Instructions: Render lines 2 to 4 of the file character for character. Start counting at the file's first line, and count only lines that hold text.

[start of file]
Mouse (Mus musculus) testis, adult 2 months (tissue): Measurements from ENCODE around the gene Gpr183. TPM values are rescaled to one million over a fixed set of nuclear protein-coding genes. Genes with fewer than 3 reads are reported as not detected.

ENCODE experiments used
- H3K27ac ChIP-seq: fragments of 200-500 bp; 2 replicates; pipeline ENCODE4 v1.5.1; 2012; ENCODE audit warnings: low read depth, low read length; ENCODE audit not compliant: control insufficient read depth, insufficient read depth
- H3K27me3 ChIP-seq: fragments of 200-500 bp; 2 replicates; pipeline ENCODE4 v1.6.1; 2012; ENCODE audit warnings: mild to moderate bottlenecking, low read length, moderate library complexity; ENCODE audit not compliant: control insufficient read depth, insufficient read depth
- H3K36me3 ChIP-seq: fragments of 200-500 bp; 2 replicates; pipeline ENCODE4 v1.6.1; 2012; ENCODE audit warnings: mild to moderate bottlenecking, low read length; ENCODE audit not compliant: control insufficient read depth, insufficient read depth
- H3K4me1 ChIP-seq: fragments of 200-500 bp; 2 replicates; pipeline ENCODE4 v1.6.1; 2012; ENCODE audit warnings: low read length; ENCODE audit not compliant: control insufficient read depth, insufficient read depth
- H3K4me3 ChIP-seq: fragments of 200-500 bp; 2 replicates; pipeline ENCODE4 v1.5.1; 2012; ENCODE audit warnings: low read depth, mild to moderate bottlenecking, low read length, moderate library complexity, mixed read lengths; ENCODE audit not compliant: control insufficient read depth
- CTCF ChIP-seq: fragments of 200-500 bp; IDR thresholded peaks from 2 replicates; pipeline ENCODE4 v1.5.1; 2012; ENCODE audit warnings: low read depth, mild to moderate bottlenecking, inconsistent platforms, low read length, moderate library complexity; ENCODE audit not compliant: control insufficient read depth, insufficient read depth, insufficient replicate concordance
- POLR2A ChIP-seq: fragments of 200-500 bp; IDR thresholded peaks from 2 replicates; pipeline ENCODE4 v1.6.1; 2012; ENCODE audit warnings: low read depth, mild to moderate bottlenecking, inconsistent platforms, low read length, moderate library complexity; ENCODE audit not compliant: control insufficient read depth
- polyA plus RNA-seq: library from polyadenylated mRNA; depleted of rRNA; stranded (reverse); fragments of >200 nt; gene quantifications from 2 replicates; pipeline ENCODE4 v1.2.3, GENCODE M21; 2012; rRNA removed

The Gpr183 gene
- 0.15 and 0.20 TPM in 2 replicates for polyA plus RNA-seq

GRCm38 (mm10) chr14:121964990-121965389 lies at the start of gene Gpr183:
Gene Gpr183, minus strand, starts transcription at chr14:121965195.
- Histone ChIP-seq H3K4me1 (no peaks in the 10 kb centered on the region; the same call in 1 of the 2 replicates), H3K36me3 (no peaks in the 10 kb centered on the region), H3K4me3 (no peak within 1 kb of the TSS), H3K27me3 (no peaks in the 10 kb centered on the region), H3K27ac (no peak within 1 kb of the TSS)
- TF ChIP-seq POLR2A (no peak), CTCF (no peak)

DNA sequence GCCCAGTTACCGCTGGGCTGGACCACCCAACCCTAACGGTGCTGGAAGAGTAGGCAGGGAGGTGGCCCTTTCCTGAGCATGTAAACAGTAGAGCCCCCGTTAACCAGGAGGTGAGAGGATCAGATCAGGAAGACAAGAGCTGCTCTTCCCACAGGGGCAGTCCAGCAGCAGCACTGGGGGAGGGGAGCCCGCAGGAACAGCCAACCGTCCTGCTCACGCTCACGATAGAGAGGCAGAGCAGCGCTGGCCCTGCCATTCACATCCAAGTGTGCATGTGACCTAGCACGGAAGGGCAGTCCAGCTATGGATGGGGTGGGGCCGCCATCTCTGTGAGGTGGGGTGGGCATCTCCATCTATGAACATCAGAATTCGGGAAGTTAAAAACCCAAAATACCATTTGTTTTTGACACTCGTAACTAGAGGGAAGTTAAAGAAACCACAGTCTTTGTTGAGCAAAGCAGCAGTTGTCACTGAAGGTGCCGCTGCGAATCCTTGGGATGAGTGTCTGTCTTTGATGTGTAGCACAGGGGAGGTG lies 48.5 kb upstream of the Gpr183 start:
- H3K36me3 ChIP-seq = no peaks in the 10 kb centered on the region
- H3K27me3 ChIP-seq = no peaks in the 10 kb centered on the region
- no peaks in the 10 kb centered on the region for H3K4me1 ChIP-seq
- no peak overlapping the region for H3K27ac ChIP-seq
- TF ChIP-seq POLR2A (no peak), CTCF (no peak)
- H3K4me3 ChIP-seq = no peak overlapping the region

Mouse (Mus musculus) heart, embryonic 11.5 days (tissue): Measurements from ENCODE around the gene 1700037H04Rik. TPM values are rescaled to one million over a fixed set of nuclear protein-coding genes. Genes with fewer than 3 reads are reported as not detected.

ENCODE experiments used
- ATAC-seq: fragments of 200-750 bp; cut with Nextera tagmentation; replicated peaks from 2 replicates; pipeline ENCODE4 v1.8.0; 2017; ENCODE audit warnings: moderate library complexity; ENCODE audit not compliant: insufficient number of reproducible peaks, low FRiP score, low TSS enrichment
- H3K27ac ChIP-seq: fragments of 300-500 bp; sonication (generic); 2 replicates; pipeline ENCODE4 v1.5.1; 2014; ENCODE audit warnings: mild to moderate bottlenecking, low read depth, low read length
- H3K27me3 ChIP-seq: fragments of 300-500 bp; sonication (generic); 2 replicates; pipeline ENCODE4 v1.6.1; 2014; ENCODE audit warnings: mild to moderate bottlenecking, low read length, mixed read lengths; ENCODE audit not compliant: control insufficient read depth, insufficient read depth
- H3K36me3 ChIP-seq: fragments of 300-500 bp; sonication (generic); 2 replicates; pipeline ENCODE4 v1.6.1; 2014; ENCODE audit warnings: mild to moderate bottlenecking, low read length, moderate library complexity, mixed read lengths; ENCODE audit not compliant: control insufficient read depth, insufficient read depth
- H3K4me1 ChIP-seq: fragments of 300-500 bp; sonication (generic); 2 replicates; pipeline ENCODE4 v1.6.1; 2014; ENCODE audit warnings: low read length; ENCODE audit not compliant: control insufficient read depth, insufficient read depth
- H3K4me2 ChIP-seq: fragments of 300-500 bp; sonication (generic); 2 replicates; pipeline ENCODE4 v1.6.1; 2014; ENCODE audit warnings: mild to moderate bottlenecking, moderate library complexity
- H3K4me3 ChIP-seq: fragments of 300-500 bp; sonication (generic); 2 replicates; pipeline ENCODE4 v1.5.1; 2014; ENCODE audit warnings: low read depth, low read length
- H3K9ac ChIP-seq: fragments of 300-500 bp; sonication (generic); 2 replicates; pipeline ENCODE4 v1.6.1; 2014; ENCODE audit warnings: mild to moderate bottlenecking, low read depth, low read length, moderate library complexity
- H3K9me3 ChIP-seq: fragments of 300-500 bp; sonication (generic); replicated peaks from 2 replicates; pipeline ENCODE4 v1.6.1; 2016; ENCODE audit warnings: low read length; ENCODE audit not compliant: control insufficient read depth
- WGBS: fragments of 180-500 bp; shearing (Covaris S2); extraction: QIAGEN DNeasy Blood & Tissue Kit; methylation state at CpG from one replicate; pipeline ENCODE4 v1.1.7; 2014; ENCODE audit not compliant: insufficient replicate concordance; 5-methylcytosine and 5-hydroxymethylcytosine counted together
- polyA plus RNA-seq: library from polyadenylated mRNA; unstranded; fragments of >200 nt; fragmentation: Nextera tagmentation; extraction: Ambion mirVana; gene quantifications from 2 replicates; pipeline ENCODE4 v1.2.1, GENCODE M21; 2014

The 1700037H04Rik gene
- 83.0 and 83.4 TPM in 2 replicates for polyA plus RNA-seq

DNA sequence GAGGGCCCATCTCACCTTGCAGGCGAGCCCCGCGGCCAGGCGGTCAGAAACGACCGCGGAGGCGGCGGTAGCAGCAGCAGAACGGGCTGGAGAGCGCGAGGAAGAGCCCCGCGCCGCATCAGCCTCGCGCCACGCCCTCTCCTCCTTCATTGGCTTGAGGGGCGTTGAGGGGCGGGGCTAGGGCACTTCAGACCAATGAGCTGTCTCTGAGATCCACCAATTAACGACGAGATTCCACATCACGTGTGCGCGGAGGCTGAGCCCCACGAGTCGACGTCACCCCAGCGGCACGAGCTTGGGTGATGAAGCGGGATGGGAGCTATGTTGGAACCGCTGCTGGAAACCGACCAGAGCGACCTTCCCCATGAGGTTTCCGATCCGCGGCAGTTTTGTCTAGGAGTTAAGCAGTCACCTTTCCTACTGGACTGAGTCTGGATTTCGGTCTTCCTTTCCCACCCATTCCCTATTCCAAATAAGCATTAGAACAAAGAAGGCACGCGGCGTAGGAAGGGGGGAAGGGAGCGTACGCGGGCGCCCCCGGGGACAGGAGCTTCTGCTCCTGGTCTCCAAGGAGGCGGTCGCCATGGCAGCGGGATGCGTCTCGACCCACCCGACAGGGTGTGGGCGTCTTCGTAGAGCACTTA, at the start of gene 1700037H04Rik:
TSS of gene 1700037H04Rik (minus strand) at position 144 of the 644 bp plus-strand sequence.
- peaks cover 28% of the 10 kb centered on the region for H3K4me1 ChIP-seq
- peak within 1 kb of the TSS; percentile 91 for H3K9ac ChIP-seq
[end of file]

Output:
ENCODE experiments used
- H3K27ac ChIP-seq: fragments of 200-500 bp; 2 replicates; pipeline ENCODE4 v1.5.1; 2012; ENCODE audit warnings: low read depth, low read length; ENCODE audit not compliant: control insufficient read depth, insufficient read depth
- H3K27me3 ChIP-seq: fragments of 200-500 bp; 2 replicates; pipeline ENCODE4 v1.6.1; 2012; ENCODE audit warnings: mild to moderate bottlenecking, low read length, moderate library complexity; ENCODE audit not compliant: control insufficient read depth, insufficient read depth